Why Support Princeton AlumniCorps?

Princeton AlumniCorps is a 501(c)(3) nonprofit organization. As such, we rely on the generosity of donors like you, who provide more than 80% of our operating budget. With nearly three decades of experience working with nonprofits and other civic-minded organizations across the country, AlumniCorps leads the charge to develop talent, create networks, and nourish a pipeline of effective leaders in the nonprofit sector. Each year our programs in Boston, Chicago, New York, San Francisco, New Jersey, and Washington, DC provide mentorship, training, and professional development to almost 100 talented and passionate university graduates, Emerging Leaders, and ARC Innovators who directly affect thousands of people served by our partner organizations.

Your contribution ensures that the next generation of nonprofit leaders working in community development, social services, education, the environment, civic service, and more, can develop the skills and knowledge they need to effect long-term, systemic social change.

We’ve launched a special fundraising appeal focused on our Project 55 Fellowship & Internship alumni, with a target of $27,000 by June 30, 2018. To help inspire these program alumni, we shared photos of years gone by asking “Remember YOUR Princeton Project 55 experience?” In addition, current and continuing Fellow Anna Walker ’17 (pictured below), who is working at Partners for the Common Good in Washington, DC, wrote a heartfelt letter to the program alumni, outlining three reasons why she will always support the program.

Photo captions: (a) Anna (3rd from left) and her coworkers & PP55 Fellow Hayley Roth ’17 (right), at the Opportunity Finance Network Conference in Sept. 2017. (b) Anna with Hayley in the office. (c) Anna at training on the fundamentals of the opportunity finance industry hosted at Self-Help Credit Union.

First: No other university has a program like Project 55 (PP55). In all my conversations with recent graduates from other universities, I’ve found that only Princeton has a nonprofit fellowship program created and funded by alumni. I like to think that we Tigers are an exceptional bunch, and PP55 certainly cements that conviction.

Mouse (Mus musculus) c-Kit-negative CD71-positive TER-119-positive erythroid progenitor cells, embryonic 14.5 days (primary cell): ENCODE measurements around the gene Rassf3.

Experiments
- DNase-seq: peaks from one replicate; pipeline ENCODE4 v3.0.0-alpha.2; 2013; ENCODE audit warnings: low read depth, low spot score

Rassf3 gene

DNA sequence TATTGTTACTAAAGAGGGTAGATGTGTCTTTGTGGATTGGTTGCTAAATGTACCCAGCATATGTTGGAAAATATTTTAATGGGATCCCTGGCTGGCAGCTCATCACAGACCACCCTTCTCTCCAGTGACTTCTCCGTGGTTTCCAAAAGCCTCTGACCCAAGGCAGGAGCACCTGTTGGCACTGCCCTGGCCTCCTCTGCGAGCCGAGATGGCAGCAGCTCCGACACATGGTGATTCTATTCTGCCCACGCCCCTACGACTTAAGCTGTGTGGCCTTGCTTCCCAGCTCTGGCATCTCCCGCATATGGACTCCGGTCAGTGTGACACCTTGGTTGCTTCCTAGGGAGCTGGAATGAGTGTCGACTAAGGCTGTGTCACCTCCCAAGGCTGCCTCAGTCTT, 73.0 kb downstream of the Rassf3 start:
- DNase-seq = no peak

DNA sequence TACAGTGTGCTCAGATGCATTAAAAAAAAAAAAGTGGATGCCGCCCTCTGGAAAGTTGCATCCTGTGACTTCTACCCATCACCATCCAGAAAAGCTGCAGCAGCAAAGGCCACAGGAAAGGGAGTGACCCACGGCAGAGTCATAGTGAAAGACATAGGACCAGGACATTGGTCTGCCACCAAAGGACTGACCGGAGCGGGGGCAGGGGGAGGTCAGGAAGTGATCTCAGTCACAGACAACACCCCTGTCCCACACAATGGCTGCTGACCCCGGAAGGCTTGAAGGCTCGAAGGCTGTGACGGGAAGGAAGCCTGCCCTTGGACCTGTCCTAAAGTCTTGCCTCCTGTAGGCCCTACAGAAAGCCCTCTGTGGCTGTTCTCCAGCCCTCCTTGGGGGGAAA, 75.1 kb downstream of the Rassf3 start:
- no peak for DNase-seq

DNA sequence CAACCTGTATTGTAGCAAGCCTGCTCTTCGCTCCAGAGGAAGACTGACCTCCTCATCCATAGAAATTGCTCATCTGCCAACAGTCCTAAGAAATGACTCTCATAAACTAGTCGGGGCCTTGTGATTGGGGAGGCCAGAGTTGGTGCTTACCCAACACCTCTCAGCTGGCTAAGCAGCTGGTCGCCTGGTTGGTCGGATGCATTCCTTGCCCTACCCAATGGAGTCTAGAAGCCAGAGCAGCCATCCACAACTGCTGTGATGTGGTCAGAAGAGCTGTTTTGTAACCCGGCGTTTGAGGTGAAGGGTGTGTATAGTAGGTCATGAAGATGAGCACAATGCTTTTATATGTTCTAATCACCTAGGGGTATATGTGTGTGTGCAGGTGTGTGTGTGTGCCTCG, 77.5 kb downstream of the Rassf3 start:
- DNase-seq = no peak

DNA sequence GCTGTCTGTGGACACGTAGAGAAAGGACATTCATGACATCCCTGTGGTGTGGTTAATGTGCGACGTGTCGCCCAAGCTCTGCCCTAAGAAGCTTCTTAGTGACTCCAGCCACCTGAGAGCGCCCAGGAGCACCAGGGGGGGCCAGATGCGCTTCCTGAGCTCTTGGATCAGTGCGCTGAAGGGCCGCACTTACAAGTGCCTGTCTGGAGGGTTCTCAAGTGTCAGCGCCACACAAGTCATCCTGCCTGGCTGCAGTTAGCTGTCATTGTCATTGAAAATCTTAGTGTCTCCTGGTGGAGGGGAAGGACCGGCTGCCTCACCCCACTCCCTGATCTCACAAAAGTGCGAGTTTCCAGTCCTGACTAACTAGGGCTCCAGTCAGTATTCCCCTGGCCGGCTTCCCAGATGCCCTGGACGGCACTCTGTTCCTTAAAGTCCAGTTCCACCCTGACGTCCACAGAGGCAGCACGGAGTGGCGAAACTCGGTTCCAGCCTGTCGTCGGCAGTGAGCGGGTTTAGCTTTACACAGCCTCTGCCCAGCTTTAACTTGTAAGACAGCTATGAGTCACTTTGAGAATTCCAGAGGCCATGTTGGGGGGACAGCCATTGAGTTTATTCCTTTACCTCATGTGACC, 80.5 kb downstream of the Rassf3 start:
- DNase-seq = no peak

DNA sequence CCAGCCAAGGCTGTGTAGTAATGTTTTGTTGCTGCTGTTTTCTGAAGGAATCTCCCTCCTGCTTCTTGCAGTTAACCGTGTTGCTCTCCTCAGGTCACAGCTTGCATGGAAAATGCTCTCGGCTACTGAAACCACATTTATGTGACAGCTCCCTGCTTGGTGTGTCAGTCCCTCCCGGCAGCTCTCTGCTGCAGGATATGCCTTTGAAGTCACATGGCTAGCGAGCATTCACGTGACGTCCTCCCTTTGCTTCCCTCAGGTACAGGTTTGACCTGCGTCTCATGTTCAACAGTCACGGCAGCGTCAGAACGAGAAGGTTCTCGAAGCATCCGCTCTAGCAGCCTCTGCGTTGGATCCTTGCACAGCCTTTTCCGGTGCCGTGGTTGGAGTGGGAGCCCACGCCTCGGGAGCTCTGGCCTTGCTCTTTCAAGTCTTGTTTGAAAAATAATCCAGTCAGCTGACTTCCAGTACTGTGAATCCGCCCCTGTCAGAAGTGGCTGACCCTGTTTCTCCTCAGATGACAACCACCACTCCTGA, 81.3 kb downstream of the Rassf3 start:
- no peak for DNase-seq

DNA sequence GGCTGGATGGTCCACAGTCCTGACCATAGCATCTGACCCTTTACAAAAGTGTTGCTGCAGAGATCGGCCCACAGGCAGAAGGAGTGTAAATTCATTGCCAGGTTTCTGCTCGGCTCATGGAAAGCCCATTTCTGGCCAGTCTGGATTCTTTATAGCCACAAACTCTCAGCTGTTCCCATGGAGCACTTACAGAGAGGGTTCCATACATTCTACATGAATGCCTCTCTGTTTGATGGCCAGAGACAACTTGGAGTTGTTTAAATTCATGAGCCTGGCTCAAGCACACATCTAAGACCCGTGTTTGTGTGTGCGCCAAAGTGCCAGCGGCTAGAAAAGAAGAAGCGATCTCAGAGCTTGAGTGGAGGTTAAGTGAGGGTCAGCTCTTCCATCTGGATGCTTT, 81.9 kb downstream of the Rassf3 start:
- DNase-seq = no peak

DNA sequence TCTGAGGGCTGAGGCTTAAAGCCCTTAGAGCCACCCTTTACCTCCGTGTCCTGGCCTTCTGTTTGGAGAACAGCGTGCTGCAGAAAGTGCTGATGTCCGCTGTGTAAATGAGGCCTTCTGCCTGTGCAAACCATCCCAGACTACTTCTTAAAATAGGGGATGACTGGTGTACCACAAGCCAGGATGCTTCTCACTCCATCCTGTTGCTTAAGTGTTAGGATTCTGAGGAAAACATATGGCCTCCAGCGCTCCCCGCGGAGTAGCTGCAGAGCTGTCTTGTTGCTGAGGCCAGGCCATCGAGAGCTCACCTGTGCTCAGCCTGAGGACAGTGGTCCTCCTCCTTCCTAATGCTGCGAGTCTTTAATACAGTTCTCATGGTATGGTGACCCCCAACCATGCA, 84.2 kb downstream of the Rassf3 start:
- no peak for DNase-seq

Second: The support I received from Project 55 throughout the job search and application process. Instead of sending dozens of cover letters into the ether, never to be heard from again, I had PP55 staff, program alumni, and peers who could help me prepare for an interview, offer advice for placements, and even give a nudge to organizations I had interviewed with to improve my chances for a fulfilling post-graduate job. To have the guidance, reassurance, and support of PP55 staff and infrastructure during that process helped me and many other Fellows maintain our sanity.

Lastly: Former Fellows and Princeton alumni who welcomed me and the other Fellows into their homes and lives. Starting a new job in a new city with new people is difficult. Thanks to the PP55 network, a welcoming committee of local Princetonians awaits each PP55 Fellow. From backyard barbecues to cultural events to individual mentors, PP55 has connected me with fascinating people who have supported and guided me during my Fellowship. The best way I know to thank all those people who have welcomed the DC Fellowship class is to give my own time and expertise to future Fellows and the PP55 program.

Emerging Leaders Program Update

Congratulations to another cohort of Emerging Leaders alumni!

Closing Celebrations were held in New York City on Tuesday, February 13, and in Washington, DC on Thursday, February 15. Emerging Leaders were joined by supportive friends, family members, work supervisors, AlumniCorps board members, Emerging Leaders volunteers, and Emerging Leaders alumni.